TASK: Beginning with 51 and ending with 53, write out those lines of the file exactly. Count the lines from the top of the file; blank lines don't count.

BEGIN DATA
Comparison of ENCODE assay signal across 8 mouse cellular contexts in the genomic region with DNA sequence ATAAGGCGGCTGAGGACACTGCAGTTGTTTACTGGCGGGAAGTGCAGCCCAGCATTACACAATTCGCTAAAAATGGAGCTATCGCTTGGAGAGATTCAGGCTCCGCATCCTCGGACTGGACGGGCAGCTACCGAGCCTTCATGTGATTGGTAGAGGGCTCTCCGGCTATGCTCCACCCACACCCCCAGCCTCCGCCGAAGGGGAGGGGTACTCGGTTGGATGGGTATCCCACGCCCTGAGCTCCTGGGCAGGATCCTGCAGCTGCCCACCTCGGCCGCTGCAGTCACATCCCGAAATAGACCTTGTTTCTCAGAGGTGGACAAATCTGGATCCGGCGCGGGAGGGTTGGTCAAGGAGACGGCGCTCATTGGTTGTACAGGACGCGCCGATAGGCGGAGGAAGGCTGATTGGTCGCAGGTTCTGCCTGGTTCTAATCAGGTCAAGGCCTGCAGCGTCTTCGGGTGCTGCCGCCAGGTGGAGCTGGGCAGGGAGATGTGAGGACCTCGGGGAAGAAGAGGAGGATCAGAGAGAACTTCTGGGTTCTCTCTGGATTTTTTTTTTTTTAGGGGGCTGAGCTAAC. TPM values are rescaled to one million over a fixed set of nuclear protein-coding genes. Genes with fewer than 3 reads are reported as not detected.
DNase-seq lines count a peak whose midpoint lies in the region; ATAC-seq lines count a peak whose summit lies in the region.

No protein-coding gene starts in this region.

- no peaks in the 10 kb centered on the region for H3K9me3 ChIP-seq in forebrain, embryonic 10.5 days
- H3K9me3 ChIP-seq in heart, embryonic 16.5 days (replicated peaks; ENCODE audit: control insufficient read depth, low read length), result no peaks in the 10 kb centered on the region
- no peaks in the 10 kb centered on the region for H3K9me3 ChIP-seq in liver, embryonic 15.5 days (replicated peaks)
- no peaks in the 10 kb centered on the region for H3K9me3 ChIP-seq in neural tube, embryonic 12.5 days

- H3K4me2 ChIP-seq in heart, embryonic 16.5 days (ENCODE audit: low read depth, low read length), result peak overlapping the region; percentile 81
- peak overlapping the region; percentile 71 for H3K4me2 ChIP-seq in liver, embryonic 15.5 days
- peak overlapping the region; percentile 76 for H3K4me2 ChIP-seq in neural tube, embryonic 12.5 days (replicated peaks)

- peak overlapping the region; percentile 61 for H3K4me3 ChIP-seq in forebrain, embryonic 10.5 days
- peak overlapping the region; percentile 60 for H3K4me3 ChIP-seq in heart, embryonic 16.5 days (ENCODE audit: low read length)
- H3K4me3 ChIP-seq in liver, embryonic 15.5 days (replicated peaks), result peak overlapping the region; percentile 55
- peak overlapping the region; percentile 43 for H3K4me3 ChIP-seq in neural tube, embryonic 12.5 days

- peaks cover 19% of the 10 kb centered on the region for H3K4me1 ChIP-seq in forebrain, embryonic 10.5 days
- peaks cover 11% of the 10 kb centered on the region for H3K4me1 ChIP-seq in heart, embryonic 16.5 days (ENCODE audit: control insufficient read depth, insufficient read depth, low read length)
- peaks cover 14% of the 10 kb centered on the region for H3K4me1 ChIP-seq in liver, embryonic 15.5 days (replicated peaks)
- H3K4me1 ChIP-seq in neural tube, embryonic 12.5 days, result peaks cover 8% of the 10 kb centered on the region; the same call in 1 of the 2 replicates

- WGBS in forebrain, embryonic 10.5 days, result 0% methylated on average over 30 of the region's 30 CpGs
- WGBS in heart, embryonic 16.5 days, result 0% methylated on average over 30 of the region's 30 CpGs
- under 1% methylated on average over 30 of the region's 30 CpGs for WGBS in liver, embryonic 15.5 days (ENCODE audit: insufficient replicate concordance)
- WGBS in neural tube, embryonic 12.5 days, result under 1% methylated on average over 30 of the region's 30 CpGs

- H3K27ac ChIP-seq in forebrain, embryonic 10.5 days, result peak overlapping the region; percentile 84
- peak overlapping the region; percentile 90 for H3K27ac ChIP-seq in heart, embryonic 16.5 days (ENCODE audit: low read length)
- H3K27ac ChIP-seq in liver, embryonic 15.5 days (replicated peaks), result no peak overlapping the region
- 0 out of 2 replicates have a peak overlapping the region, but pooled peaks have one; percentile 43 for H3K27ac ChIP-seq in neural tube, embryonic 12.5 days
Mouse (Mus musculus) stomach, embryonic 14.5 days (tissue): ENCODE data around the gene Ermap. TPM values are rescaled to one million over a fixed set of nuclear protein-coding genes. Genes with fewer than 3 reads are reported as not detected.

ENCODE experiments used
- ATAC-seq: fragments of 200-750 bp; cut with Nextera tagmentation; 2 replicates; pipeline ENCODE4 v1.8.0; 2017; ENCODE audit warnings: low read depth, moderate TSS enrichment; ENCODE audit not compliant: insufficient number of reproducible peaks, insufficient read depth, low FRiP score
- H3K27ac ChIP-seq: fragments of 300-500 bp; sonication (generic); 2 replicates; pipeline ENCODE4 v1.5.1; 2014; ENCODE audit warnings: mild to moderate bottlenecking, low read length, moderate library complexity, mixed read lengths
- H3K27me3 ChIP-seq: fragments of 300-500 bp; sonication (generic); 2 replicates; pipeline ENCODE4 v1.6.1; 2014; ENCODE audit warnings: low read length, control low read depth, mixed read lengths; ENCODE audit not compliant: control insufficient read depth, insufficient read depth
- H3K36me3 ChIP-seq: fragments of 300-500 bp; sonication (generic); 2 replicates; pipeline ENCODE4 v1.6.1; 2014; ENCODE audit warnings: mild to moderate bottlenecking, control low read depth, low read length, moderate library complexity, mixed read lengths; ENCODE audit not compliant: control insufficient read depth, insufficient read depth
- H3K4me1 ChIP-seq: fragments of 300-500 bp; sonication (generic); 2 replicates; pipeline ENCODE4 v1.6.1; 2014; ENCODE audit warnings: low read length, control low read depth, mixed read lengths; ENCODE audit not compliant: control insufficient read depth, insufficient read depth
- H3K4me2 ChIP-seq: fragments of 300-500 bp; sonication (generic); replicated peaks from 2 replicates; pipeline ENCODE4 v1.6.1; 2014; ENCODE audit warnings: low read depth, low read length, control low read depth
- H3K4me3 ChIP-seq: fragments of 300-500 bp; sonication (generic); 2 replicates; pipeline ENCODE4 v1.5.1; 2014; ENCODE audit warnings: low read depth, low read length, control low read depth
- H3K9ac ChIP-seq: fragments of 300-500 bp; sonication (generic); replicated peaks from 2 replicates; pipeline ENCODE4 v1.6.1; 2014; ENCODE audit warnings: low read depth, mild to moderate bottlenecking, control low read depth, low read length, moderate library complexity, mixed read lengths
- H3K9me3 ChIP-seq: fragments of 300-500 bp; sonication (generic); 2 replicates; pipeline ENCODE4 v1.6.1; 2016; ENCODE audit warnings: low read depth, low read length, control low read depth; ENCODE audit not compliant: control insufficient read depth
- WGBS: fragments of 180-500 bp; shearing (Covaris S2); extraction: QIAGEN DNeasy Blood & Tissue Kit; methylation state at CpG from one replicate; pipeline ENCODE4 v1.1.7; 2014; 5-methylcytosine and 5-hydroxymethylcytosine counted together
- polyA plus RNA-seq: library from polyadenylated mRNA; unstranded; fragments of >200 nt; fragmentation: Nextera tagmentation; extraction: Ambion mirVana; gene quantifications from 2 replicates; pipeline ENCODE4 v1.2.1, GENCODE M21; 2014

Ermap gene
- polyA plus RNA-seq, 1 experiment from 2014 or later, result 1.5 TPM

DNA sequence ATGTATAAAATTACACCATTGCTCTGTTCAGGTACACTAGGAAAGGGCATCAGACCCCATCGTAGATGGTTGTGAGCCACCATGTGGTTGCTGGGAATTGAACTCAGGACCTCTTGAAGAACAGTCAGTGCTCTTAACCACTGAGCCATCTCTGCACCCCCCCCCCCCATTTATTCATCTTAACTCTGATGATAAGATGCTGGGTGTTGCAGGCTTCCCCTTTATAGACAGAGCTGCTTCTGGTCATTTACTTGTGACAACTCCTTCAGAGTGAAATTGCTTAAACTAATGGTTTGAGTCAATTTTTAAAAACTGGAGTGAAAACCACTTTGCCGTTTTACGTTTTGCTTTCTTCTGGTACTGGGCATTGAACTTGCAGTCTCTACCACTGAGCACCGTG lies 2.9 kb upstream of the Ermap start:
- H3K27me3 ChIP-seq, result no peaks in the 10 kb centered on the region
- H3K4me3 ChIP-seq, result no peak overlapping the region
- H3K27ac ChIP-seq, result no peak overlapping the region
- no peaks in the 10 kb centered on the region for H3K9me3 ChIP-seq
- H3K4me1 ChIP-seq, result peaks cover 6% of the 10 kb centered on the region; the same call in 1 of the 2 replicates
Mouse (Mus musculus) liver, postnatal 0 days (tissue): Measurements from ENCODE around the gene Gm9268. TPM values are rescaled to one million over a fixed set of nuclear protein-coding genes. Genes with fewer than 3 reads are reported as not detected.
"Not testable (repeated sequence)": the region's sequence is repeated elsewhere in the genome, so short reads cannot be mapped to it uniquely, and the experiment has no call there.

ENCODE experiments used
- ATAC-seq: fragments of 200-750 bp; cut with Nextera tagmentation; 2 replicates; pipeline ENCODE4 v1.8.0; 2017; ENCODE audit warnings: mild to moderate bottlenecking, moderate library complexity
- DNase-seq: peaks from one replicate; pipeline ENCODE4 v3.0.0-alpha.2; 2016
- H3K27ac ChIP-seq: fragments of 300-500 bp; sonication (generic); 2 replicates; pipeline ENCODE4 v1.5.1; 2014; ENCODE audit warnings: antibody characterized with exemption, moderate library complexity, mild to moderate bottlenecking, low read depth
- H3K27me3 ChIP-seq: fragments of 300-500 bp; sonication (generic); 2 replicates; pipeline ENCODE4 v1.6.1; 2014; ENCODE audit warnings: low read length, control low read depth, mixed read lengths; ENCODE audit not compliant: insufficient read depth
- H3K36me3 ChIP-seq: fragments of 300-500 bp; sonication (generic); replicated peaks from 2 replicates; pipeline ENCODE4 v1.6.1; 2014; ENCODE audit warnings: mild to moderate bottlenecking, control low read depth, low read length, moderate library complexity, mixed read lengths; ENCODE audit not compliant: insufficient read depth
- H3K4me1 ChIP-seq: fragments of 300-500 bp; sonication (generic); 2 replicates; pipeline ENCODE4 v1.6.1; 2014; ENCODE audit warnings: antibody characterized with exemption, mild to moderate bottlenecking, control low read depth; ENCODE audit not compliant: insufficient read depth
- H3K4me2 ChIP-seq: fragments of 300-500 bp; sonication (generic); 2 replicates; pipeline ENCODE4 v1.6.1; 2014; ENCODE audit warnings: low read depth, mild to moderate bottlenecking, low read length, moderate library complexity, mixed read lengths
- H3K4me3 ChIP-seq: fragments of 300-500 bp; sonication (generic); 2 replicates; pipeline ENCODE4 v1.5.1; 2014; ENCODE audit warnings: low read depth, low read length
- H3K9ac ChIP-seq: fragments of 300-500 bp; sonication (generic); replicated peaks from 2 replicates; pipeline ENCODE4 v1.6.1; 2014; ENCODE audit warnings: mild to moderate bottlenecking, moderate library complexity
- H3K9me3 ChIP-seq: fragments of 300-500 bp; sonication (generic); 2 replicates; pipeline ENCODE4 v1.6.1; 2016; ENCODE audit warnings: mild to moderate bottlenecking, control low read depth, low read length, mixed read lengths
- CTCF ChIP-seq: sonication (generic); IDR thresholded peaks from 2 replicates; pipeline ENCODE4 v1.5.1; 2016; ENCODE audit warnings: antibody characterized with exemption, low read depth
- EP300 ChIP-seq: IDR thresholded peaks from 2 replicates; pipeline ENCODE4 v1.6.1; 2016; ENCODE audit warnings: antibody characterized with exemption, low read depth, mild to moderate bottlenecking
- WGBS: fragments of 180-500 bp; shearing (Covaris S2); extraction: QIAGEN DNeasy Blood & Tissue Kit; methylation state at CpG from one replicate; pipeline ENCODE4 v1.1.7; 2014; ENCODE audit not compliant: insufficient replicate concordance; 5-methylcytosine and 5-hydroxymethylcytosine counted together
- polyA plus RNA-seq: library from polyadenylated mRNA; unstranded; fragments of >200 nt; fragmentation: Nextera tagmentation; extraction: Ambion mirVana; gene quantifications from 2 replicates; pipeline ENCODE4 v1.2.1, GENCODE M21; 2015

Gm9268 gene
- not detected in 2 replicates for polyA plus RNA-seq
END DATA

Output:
- ATAC-seq: fragments of 200-750 bp; cut with Nextera tagmentation; 2 replicates; pipeline ENCODE4 v1.8.0; 2017; ENCODE audit warnings: mild to moderate bottlenecking, moderate library complexity
- DNase-seq: peaks from one replicate; pipeline ENCODE4 v3.0.0-alpha.2; 2016
- H3K27ac ChIP-seq: fragments of 300-500 bp; sonication (generic); 2 replicates; pipeline ENCODE4 v1.5.1; 2014; ENCODE audit warnings: antibody characterized with exemption, moderate library complexity, mild to moderate bottlenecking, low read depth